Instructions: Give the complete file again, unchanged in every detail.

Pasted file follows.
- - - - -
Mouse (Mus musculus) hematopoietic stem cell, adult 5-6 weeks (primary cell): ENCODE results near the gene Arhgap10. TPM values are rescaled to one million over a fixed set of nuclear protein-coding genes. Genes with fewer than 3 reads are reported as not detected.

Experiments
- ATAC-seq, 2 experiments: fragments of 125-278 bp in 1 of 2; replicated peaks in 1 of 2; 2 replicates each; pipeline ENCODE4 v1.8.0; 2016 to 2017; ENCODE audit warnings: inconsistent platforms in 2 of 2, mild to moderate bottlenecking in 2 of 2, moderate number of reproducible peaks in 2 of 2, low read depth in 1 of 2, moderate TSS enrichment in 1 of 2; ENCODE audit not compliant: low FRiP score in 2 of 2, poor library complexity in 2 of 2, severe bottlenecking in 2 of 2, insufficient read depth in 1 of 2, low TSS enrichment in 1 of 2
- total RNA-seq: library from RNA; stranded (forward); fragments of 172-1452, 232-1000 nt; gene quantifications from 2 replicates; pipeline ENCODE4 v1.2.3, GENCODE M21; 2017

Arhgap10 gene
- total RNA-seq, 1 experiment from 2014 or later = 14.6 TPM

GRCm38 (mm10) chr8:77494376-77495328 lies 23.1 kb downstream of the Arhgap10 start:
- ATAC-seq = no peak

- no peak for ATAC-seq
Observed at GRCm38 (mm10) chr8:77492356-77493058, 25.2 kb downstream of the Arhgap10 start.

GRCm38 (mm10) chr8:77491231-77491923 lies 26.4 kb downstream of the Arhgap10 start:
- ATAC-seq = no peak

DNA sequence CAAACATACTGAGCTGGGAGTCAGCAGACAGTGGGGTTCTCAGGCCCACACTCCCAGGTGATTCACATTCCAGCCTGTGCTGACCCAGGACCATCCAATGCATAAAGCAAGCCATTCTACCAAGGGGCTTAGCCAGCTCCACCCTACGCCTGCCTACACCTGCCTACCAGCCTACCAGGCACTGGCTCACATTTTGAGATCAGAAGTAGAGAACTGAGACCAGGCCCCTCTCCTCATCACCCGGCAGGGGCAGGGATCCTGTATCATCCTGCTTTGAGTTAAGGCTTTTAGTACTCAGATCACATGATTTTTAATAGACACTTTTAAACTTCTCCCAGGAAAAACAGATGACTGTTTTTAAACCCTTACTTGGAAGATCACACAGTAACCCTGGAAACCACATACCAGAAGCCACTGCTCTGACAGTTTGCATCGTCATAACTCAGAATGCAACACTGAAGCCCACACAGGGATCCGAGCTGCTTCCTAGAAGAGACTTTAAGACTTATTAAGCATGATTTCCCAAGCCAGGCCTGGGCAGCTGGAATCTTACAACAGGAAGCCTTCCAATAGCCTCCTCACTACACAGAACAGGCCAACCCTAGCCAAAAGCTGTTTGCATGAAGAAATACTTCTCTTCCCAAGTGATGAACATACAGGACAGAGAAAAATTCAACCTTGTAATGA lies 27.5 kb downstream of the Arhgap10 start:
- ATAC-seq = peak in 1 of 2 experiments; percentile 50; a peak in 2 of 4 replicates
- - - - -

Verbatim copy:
Mouse (Mus musculus) hematopoietic stem cell, adult 5-6 weeks (primary cell): ENCODE results near the gene Arhgap10. TPM values are rescaled to one million over a fixed set of nuclear protein-coding genes. Genes with fewer than 3 reads are reported as not detected.

Experiments
- ATAC-seq, 2 experiments: fragments of 125-278 bp in 1 of 2; replicated peaks in 1 of 2; 2 replicates each; pipeline ENCODE4 v1.8.0; 2016 to 2017; ENCODE audit warnings: inconsistent platforms in 2 of 2, mild to moderate bottlenecking in 2 of 2, moderate number of reproducible peaks in 2 of 2, low read depth in 1 of 2, moderate TSS enrichment in 1 of 2; ENCODE audit not compliant: low FRiP score in 2 of 2, poor library complexity in 2 of 2, severe bottlenecking in 2 of 2, insufficient read depth in 1 of 2, low TSS enrichment in 1 of 2
- total RNA-seq: library from RNA; stranded (forward); fragments of 172-1452, 232-1000 nt; gene quantifications from 2 replicates; pipeline ENCODE4 v1.2.3, GENCODE M21; 2017

Arhgap10 gene
- total RNA-seq, 1 experiment from 2014 or later = 14.6 TPM

GRCm38 (mm10) chr8:77494376-77495328 lies 23.1 kb downstream of the Arhgap10 start:
- ATAC-seq = no peak

- no peak for ATAC-seq
Observed at GRCm38 (mm10) chr8:77492356-77493058, 25.2 kb downstream of the Arhgap10 start.

GRCm38 (mm10) chr8:77491231-77491923 lies 26.4 kb downstream of the Arhgap10 start:
- ATAC-seq = no peak

DNA sequence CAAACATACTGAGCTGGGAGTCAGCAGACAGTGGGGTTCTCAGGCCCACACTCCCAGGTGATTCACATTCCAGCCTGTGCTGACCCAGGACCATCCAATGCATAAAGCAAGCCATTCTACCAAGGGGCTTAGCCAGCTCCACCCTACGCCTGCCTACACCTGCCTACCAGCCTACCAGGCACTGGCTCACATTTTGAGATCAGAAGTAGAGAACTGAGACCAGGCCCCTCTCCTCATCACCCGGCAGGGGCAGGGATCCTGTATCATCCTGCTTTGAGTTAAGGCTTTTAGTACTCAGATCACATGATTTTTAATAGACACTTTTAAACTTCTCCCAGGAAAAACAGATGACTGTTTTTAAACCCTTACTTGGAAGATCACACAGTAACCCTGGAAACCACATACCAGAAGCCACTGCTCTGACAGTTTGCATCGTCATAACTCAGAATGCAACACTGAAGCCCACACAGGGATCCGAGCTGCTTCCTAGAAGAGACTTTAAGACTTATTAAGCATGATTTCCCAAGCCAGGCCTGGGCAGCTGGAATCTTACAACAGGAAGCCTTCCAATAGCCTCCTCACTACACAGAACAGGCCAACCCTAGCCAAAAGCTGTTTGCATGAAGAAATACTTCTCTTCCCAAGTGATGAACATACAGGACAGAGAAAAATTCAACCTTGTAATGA lies 27.5 kb downstream of the Arhgap10 start:
- ATAC-seq = peak in 1 of 2 experiments; percentile 50; a peak in 2 of 4 replicates